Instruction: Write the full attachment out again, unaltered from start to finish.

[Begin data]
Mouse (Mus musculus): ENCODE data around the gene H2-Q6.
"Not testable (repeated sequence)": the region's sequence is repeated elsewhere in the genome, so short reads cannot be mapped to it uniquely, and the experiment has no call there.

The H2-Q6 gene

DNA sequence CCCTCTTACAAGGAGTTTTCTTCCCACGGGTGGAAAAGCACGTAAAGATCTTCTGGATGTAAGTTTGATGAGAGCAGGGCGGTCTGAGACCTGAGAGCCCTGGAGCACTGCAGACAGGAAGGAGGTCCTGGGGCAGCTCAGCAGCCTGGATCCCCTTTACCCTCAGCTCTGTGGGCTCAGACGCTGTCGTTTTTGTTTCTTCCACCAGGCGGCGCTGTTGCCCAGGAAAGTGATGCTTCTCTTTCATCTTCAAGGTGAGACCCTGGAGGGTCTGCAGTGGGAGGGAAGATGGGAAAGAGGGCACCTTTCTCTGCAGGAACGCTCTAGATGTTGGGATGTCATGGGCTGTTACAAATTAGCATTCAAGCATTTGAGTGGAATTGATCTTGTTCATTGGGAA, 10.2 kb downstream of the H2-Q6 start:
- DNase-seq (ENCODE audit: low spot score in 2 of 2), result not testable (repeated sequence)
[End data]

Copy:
Mouse (Mus musculus): ENCODE data around the gene H2-Q6.
"Not testable (repeated sequence)": the region's sequence is repeated elsewhere in the genome, so short reads cannot be mapped to it uniquely, and the experiment has no call there.

The H2-Q6 gene

DNA sequence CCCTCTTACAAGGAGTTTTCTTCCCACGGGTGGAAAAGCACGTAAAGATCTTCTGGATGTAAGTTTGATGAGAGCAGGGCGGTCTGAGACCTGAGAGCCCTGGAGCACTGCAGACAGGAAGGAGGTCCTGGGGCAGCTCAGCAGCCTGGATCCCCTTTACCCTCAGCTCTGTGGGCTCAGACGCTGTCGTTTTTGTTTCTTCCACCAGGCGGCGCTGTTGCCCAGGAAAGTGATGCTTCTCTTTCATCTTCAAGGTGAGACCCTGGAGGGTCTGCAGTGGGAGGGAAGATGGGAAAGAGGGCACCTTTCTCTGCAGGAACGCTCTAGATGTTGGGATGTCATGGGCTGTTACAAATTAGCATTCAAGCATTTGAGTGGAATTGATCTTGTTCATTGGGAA, 10.2 kb downstream of the H2-Q6 start:
- DNase-seq (ENCODE audit: low spot score in 2 of 2), result not testable (repeated sequence)